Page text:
The London Fork Has Arrived
The long awaited EIP-1559 (Ethereum Improvement Proposal) is finally being rolled out, the “London’’ mainnet upgrade. This update is set to be the largest update to the Ethereum core protocol in the last several years.
The upgrade implements five EIPs (Ethereum Improvement Proposals). The most awaited of these — EIP-1559 — is garnering mass attention since its announcement a few months ago, despite its cryptic name. What’s the deal? Well it signifies a major change in the economy of Ether (ETH), the native cryptocurrency that powers the Ethereum network.
EIP-1559 has the potential to drastically change all parts of the Ethereum ecosystem. It’s intended to reduce the amount of ETH circulating at any given time, which in theory results in higher prices, due to supply being reduced, assuming demand remains consistent with current levels. One major goal is that it should make transaction fees more predictable, possibly reducing them altogether. The hope from Ether holders is that it could benefit users who, in recent months, have often experienced fees spiking to the point where smaller or more frequent transactions can be unfeasible. In other words, getting rid of the cat issue.
What’s the purpose of EIP-1559?
ETH cryptocurrency is the pillar in the Ethereum network. Transactions are paid for with gas fees in ETH whenever users interact with the system. Miners validate transactions and update the blockchain to ensure its security, and are paid in ETH — both in the form of gas fees paid by users and new ETH generated by the network.
EIP-1559, which was first proposed by Ethereum co-creator Vitalik Buterin in 2018, changes this system. Users will pay a simplified fee (now called “a base fee,” which will typically be set automatically by your wallet), along with a “tip” that can be added to speed up transactions.
The base fee, however, doesn’t go to the miner that validates the transaction. Instead, it’s “burned” by the network — which means it’s permanently removed from circulation. Some potential consequences include:
- Gas prices could be more stable. Before EIP-1559, a user could spend more on gas to have their transaction executed first — because miners, unsurprisingly, tended to process transactions that paid higher fees first.
- ETH price could potentially rise due to a reduction in the circulating supply. Since EIP-1559 now removes a portion of ETH in the form of a burn with each transaction, the supply of ETH is reduced. If demand remains consistent, or increases due to more consistent gas prices, prices will surely rise. (There are also risks associated with the upgrade, the biggest being the possibility of disgruntled miners quitting or revolting — thus impacting security and transaction times. See the section below for more.)
- This reduction in supply would make ETH deflationary and cements its evolution into a store of wealth-style investment, but with the addition of smart contracts, make it far superior to Bitcoin.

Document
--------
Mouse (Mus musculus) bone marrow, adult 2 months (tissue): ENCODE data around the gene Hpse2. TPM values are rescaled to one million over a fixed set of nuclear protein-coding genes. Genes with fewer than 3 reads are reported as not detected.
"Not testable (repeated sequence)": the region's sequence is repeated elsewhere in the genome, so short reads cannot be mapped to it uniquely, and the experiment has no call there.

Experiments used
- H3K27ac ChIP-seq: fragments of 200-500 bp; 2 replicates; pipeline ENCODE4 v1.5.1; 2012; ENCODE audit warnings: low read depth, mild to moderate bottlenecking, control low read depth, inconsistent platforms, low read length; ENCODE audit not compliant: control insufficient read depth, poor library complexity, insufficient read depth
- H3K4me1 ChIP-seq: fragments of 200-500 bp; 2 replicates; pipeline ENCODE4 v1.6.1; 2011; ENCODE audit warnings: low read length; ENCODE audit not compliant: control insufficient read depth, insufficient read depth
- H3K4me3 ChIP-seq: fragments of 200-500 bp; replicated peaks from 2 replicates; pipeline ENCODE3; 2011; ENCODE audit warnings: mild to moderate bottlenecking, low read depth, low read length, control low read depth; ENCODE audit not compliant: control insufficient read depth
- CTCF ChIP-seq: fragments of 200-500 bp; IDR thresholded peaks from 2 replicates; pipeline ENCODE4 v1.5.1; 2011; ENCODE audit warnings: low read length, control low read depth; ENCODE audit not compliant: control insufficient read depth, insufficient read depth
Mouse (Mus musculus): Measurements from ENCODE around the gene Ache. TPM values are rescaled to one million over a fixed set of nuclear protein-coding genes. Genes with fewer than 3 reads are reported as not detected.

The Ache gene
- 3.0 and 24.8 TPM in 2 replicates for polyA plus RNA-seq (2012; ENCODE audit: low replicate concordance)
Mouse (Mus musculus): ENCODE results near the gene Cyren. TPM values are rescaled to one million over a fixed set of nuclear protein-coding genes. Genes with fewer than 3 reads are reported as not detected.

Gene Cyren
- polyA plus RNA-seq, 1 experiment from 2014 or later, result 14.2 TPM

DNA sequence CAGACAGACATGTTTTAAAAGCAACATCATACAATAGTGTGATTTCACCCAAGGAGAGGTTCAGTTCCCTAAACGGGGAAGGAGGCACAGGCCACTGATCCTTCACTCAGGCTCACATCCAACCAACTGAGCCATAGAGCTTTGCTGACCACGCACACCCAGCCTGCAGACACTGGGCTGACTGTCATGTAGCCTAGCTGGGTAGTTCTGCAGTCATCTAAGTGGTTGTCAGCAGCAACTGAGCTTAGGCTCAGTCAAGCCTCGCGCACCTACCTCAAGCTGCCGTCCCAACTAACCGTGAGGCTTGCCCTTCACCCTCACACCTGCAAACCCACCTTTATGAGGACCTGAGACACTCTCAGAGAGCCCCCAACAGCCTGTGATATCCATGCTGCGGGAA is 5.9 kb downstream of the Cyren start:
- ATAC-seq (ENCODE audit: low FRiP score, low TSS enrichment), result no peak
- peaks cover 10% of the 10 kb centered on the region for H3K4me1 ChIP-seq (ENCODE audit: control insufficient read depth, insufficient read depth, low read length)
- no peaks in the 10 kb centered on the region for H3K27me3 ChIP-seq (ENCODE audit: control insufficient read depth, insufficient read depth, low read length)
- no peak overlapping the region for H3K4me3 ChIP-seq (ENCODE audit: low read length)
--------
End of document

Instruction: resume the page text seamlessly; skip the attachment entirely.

Does everyone who uses Eth Like the EIP-1559 change?
No, and that’s why it’s taken so long for the London upgrade to be adopted. Miners do a lot of the heavy lifting for the network, and some are concerned that their income will drop as a result of EIP-1559.
Brief history of Ethereum
Ethereum is the second-largest cryptocurrency by market capitalization. Unlike Bitcoin, however, it’s not just another form of digital money. Since being created in 2015, Ethereum has given birth to a multiverse of applications, everything from decentralized finance (DeFi) to stablecoins like USDC to non-fungible tokens (NFTs).
Unlike its predecessor Bitcoin — which is more purely a form of digital money — Ethereum is based on smart contracts and is an extremely flexible platform. Ethereum makes it possible for people around the work to interact with each other in financial transactions that are secured by code that can give you full visibility into where an how the financial transaction is completed.
The Ethereum software, in this scenario, is the operating system — and like the more familiar operating systems on your phone or computer, it also gets upgrades from time to time. Some upgrades are minor tweaks, while others introduce major new elements.
Unlike your phone, Ethereum is decentralized — which means there’s no central developer that can just send out an upgrade. Instead, changing the core Ethereum software requires a “hard fork.”
A hard fork happens whenever a majority of a cryptocurrency’s community (typically comprising users, miners, developers, and investors) agrees to change the core rules governing the software and underlying blockchain. Enter the London upgrade, which is set to roll out this week and contains, among other changes, EIP-1559. It’s scheduled to go live between August 4th and 5th at Ethereum block 12,965,000.
The London Mainnet, while a major upgrade to Ethereum, is a first of many changes coming very soon. The ultimate goal is to shift Ethereum to ETH2 which will be a proof of stake type of blockchain reducing costs and complexity allowing for faster, and cheaper transactions.